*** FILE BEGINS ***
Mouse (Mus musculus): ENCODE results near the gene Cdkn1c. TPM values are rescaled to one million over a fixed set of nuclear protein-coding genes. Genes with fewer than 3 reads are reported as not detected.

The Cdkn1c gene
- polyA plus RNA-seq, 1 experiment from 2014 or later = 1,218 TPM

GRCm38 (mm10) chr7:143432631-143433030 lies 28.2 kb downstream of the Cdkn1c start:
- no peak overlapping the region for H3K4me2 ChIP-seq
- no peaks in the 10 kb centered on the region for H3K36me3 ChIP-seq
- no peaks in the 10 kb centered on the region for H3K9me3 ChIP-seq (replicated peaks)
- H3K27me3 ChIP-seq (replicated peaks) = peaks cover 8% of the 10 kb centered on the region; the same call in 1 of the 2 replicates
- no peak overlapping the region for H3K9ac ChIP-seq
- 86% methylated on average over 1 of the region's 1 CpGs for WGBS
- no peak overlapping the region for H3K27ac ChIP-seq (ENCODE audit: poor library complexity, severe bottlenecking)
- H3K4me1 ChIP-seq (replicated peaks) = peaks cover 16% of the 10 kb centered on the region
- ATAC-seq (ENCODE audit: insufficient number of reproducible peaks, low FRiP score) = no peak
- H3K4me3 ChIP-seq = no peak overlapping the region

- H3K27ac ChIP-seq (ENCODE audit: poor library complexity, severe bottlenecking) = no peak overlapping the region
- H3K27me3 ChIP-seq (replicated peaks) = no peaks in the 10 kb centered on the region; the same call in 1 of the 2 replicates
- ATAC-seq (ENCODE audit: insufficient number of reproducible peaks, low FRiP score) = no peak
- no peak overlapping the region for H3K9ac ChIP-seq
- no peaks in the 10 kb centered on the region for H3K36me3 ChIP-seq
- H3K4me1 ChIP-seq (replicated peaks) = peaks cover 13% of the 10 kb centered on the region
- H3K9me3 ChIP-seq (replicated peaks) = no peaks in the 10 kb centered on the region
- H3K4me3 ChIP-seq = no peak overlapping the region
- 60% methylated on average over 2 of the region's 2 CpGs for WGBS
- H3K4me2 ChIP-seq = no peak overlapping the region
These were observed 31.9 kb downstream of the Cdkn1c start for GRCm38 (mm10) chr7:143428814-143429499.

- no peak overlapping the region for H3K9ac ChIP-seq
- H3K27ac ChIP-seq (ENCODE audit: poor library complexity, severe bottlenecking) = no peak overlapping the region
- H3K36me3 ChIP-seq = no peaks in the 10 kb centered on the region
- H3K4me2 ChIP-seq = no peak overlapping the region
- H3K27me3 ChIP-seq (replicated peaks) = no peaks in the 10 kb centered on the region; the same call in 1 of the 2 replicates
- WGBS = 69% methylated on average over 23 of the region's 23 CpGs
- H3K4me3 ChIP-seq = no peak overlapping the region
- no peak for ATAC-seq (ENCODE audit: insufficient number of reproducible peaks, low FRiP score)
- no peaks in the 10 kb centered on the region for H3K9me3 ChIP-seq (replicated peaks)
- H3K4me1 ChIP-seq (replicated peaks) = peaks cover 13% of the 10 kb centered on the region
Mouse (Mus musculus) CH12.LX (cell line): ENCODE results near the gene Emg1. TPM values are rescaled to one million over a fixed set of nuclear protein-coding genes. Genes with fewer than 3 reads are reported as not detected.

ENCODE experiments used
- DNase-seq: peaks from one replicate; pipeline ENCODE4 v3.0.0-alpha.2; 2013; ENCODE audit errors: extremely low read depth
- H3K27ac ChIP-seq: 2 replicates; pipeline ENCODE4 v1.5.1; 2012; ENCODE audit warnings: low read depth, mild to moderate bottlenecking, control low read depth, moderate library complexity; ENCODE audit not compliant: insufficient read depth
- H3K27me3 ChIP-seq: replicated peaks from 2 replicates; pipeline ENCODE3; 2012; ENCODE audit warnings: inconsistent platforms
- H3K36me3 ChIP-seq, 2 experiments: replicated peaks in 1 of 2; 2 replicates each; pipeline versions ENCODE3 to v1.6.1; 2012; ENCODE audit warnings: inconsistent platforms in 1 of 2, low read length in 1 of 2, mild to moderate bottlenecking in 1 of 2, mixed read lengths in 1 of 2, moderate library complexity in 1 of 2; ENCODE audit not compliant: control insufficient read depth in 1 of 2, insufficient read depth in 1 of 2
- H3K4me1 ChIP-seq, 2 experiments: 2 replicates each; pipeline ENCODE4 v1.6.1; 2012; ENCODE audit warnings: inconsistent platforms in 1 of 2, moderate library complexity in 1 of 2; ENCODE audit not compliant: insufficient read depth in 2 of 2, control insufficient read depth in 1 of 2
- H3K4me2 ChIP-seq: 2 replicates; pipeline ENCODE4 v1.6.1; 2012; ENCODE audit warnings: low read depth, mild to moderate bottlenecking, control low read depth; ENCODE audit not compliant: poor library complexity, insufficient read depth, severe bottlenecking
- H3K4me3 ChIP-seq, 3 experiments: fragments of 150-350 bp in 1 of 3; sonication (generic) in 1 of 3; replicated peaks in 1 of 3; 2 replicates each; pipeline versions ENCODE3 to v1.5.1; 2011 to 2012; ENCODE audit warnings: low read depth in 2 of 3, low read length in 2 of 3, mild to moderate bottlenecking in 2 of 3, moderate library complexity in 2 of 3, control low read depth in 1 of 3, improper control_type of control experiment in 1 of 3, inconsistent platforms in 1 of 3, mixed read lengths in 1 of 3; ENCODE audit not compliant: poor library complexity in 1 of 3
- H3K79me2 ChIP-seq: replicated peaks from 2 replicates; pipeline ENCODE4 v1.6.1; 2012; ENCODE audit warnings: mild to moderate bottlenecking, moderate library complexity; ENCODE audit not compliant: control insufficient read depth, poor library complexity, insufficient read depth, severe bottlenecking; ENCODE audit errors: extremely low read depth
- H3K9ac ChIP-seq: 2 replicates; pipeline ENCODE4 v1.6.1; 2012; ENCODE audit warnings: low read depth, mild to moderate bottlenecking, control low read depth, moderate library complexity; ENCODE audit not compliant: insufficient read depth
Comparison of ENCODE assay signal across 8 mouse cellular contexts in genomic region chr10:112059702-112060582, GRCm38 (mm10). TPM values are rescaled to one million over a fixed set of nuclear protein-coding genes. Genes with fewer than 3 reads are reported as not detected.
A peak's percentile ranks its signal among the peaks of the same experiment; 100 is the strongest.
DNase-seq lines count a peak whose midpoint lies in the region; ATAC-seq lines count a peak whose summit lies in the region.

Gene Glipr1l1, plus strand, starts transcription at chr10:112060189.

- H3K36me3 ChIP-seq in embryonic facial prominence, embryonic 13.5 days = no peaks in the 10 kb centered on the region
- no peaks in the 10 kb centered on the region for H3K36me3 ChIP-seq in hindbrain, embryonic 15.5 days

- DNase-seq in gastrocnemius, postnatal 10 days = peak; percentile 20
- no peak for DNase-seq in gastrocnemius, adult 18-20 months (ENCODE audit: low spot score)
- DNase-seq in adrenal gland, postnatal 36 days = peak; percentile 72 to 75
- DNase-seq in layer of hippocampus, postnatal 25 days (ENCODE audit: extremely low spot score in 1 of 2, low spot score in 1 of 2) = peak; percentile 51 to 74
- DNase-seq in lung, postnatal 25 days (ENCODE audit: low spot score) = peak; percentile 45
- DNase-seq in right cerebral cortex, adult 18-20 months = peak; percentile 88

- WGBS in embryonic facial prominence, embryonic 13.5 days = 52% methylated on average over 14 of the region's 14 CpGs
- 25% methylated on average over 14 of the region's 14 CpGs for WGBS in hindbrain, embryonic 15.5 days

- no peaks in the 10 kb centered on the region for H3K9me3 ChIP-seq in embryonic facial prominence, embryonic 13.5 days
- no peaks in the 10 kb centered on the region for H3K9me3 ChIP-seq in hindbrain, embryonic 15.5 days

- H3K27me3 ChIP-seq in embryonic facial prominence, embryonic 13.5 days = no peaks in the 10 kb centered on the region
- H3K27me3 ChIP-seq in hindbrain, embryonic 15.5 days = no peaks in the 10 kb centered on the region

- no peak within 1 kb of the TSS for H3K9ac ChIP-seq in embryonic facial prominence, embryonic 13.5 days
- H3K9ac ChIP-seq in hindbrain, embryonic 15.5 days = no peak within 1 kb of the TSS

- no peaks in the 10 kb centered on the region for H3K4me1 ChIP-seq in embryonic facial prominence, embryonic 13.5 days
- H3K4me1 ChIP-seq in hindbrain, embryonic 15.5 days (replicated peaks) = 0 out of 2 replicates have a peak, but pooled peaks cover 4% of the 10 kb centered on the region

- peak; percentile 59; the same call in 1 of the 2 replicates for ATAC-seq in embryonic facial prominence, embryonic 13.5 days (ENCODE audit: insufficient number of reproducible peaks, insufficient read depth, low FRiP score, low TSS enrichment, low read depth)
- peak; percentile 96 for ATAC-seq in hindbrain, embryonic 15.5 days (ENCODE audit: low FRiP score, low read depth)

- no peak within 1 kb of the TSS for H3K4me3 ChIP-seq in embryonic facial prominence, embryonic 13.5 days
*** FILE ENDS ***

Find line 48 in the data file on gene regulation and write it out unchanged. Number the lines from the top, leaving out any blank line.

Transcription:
A peak's percentile ranks its signal among the peaks of the same experiment; 100 is the strongest.